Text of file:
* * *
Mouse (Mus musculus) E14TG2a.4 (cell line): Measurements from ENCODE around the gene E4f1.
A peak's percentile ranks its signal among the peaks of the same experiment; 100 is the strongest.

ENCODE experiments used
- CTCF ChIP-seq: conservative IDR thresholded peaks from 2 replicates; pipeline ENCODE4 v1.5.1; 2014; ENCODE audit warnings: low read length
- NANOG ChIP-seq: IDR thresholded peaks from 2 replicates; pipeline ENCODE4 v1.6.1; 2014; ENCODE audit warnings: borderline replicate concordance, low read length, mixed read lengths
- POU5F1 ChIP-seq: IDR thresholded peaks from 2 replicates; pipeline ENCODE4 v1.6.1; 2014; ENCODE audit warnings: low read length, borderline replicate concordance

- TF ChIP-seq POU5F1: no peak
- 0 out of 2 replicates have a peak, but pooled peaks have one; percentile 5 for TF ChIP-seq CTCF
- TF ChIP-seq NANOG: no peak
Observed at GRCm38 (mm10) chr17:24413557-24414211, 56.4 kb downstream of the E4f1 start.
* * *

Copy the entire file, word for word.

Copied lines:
Mouse (Mus musculus) E14TG2a.4 (cell line): Measurements from ENCODE around the gene E4f1.
A peak's percentile ranks its signal among the peaks of the same experiment; 100 is the strongest.

ENCODE experiments used
- CTCF ChIP-seq: conservative IDR thresholded peaks from 2 replicates; pipeline ENCODE4 v1.5.1; 2014; ENCODE audit warnings: low read length
- NANOG ChIP-seq: IDR thresholded peaks from 2 replicates; pipeline ENCODE4 v1.6.1; 2014; ENCODE audit warnings: borderline replicate concordance, low read length, mixed read lengths
- POU5F1 ChIP-seq: IDR thresholded peaks from 2 replicates; pipeline ENCODE4 v1.6.1; 2014; ENCODE audit warnings: low read length, borderline replicate concordance

- TF ChIP-seq POU5F1: no peak
- 0 out of 2 replicates have a peak, but pooled peaks have one; percentile 5 for TF ChIP-seq CTCF
- TF ChIP-seq NANOG: no peak
Observed at GRCm38 (mm10) chr17:24413557-24414211, 56.4 kb downstream of the E4f1 start.